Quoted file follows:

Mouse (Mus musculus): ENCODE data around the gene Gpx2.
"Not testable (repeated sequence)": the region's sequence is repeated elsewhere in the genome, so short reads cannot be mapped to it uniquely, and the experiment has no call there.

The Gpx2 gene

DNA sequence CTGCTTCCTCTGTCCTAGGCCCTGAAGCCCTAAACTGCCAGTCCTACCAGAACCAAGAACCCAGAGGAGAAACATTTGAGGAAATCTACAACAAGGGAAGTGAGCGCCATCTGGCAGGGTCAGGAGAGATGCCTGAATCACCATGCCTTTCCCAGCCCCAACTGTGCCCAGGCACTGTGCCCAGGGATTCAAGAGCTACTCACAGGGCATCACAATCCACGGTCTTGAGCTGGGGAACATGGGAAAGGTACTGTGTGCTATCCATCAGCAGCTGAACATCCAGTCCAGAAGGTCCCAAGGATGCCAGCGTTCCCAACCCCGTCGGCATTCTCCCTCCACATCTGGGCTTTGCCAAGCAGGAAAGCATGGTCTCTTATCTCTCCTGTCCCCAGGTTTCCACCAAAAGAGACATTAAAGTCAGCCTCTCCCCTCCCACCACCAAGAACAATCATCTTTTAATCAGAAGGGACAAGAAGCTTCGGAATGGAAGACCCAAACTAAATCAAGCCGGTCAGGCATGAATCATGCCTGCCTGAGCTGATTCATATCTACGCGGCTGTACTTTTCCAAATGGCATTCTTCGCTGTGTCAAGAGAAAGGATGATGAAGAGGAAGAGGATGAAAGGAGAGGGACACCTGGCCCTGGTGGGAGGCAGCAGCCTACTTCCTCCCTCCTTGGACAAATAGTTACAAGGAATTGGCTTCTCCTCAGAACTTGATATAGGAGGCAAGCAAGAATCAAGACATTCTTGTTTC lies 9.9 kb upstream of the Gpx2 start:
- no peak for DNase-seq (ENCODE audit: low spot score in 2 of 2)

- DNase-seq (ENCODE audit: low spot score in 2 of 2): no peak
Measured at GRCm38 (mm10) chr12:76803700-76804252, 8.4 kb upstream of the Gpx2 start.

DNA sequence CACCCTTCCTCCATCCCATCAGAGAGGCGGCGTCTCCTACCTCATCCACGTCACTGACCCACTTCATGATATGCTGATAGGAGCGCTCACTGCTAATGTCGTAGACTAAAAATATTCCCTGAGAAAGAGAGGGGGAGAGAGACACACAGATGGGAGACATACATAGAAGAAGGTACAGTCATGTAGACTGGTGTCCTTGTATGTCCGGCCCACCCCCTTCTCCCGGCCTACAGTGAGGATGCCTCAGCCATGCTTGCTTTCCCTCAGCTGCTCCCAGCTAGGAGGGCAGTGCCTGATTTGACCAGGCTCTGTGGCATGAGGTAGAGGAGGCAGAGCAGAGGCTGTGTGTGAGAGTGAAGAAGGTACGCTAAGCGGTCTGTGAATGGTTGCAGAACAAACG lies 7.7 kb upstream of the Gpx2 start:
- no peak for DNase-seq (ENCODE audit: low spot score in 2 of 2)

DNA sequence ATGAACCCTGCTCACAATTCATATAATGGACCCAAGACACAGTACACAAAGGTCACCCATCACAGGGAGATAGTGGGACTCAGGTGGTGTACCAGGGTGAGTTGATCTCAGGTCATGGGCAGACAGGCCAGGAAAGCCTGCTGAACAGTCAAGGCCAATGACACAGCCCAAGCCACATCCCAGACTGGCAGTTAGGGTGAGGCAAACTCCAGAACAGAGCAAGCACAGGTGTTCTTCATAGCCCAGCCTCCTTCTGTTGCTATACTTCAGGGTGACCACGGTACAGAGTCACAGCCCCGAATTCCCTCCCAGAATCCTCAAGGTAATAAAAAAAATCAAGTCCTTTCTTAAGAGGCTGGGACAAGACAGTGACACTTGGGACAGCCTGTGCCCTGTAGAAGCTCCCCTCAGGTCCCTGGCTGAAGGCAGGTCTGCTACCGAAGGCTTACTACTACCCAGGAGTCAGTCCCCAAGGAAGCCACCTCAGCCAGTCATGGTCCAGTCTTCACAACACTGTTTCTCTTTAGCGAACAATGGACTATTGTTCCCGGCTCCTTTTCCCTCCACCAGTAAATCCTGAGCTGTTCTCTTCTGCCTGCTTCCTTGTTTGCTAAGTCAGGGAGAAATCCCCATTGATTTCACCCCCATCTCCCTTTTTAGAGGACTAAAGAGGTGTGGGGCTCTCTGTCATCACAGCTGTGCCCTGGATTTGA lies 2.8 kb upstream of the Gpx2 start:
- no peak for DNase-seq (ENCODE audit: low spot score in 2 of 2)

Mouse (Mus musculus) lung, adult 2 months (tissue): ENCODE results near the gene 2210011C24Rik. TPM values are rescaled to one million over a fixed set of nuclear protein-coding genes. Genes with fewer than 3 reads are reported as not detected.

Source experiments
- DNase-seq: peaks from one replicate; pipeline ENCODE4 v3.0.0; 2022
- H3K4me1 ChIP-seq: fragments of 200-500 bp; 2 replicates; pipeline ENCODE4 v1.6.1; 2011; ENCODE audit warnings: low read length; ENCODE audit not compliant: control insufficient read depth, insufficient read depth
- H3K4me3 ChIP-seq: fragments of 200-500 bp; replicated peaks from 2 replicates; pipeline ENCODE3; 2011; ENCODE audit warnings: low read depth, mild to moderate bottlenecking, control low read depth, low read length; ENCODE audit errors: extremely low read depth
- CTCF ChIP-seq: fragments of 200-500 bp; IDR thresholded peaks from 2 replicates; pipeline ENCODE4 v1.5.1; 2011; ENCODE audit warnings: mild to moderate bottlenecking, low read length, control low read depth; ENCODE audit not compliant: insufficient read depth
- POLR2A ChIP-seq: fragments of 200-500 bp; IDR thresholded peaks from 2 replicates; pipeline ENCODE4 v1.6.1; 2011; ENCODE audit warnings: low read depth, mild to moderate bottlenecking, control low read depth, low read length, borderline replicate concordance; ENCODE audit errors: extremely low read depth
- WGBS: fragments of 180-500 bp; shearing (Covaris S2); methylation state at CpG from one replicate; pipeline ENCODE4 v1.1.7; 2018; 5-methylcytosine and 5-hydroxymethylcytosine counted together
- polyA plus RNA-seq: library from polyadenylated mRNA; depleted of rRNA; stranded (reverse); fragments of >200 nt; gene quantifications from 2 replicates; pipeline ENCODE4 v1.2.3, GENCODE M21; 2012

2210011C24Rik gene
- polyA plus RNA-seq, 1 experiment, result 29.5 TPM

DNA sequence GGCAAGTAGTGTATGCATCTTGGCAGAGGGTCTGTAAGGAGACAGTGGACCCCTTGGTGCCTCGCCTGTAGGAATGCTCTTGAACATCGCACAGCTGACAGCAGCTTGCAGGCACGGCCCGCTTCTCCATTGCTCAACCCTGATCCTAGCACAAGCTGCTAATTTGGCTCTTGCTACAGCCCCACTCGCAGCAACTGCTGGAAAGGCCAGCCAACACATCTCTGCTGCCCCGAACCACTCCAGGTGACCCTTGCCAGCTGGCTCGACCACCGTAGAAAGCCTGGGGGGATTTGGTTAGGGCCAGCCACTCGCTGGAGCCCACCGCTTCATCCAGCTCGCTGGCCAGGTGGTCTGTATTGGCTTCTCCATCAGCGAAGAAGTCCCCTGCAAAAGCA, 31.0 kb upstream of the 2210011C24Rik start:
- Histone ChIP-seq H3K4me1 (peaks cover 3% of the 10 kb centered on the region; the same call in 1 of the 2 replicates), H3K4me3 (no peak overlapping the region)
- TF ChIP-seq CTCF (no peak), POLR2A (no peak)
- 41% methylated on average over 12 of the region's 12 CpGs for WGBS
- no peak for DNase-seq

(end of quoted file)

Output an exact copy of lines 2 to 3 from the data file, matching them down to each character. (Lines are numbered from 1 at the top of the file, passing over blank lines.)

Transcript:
"Not testable (repeated sequence)": the region's sequence is repeated elsewhere in the genome, so short reads cannot be mapped to it uniquely, and the experiment has no call there.

The Gpx2 gene